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Concord Hymn by Ralph Waldo Emerson


19 April 1836


The "Concord Hymn" by Ralph Waldo Emerson is a song or a poem about the first shot that was fired by the minutemen in Concord, Massachusetts, in 1775. The song eloquently explains the volatile time in American history when the patriots fought the first battles against the British in the American Revolutionary War. "Concord Hymn" was first published as a leaflet at the 1837 dedication of the Minuteman Monument commemorating the Battles of Lexington and Concord. Emerson's poem is written in four stanzas to be sung as a hymn. [The Seattle PI]

HYMN
SUNG AT THE COMPLETION OF
CONCORD MONUMENT, APRIL 19, 1836

By the rude bridge that arched the flood,
Their flag to April's breeze unfurled,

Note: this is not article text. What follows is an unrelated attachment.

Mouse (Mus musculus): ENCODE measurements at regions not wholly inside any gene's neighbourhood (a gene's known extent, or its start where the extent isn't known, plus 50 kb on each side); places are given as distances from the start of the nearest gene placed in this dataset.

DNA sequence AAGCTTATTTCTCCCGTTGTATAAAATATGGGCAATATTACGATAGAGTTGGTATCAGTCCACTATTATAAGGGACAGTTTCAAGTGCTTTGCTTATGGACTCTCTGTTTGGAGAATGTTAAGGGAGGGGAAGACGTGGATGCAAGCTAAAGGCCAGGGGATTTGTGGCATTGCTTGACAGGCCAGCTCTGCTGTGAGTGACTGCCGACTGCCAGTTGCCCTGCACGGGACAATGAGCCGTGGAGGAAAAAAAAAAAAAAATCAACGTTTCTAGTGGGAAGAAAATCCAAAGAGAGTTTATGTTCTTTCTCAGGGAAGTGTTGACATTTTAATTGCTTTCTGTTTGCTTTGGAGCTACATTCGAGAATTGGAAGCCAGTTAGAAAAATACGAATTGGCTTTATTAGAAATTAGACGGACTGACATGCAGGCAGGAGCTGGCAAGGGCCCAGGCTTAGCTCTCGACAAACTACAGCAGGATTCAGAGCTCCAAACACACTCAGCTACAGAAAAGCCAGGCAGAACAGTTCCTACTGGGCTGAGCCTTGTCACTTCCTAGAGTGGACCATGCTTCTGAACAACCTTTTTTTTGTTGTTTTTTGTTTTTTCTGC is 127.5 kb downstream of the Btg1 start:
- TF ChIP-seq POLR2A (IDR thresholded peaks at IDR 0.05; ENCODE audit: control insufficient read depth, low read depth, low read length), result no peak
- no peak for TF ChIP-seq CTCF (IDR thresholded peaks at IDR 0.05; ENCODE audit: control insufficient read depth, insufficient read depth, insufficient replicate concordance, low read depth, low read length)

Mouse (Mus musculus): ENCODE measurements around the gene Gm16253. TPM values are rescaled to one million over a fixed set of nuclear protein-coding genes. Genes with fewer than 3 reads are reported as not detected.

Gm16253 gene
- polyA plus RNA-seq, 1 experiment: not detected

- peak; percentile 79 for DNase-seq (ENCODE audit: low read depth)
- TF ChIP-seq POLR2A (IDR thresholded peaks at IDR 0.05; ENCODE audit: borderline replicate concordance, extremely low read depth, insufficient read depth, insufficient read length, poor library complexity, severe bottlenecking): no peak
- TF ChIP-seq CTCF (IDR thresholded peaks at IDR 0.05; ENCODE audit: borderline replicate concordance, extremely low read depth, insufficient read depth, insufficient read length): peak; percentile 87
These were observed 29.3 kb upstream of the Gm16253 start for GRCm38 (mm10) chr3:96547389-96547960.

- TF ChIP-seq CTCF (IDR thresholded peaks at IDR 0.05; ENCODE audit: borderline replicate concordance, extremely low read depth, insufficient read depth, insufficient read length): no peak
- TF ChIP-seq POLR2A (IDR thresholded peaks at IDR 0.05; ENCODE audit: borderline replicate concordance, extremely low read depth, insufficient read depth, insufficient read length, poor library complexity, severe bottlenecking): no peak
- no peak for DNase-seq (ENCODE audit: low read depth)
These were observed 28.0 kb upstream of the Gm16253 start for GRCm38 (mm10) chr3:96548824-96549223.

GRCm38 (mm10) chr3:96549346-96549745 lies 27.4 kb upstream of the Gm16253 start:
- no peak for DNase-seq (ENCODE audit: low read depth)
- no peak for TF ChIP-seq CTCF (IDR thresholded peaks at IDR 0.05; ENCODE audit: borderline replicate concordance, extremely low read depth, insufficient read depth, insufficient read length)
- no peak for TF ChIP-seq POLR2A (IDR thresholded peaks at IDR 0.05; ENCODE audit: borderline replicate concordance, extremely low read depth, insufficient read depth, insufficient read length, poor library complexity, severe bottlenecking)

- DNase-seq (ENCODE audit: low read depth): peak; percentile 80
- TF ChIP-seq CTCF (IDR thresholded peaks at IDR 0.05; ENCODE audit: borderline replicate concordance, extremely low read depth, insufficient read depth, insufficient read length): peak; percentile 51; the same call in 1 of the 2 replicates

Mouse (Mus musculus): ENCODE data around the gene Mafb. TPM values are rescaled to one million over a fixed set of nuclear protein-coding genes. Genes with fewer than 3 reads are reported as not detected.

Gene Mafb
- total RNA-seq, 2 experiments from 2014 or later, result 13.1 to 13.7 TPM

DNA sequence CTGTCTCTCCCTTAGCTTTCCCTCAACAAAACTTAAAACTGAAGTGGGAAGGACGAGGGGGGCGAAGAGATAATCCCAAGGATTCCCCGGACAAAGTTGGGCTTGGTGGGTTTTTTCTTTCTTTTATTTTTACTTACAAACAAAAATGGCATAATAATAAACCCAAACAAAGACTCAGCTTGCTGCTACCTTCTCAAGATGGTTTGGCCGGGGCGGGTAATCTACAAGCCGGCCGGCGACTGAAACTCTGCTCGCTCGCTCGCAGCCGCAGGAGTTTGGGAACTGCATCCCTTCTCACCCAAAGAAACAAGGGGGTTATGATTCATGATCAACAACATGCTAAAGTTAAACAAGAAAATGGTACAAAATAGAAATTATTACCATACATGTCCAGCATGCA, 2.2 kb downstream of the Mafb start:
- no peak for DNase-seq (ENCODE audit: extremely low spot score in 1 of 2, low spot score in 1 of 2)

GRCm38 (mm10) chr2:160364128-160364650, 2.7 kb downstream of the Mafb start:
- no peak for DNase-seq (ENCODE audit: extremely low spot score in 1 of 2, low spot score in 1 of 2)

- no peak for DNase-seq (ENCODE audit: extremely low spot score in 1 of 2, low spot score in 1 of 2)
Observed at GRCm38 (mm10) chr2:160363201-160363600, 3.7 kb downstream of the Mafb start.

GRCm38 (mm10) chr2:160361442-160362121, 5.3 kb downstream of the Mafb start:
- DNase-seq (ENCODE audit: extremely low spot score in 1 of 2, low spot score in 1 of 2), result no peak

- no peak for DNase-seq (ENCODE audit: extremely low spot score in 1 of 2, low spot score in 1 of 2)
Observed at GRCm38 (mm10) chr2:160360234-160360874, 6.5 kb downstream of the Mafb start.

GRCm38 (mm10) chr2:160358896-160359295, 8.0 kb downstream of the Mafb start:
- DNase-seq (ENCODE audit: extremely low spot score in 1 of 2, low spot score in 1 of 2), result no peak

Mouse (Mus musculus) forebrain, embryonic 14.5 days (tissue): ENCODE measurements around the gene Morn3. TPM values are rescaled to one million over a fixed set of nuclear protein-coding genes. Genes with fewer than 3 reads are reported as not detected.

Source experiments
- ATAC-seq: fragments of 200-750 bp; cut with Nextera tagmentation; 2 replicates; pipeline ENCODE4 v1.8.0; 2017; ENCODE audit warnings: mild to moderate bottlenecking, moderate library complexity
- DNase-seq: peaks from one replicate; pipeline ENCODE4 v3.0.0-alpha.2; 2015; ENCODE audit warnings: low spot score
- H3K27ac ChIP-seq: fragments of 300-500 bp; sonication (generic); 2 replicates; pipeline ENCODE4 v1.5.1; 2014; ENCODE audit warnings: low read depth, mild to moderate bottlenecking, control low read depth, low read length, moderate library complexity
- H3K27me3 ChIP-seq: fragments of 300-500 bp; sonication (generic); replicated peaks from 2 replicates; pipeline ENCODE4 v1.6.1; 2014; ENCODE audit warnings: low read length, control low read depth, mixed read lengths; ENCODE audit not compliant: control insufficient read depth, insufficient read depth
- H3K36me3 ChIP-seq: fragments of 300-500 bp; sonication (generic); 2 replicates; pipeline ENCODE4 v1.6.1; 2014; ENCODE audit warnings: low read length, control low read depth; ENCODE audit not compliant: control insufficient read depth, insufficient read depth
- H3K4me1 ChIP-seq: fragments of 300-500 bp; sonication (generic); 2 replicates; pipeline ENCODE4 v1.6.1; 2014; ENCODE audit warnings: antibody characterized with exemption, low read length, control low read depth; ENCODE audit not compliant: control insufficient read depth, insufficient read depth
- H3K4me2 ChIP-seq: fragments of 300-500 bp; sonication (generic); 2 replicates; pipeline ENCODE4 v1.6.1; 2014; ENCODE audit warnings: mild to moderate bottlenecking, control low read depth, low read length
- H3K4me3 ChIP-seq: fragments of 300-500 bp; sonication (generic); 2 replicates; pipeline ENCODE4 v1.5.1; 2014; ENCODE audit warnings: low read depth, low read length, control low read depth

Here once the embattled farmers stood,
And fired the shot heard round the world,

The foe long since in silence slept,
Alike the Conqueror silent sleeps,
And Time the ruined bridge has swept
Down the dark stream which seaward creeps.

On this green bank, by this soft stream,
We set to-day a votive stone,
That memory may their deed redeem,
When like our sires our sons are gone.

Spirit! who made those freemen dare
To die, or leave their children free,
Bid time and nature gently spare
The shaft we raise to them and Thee.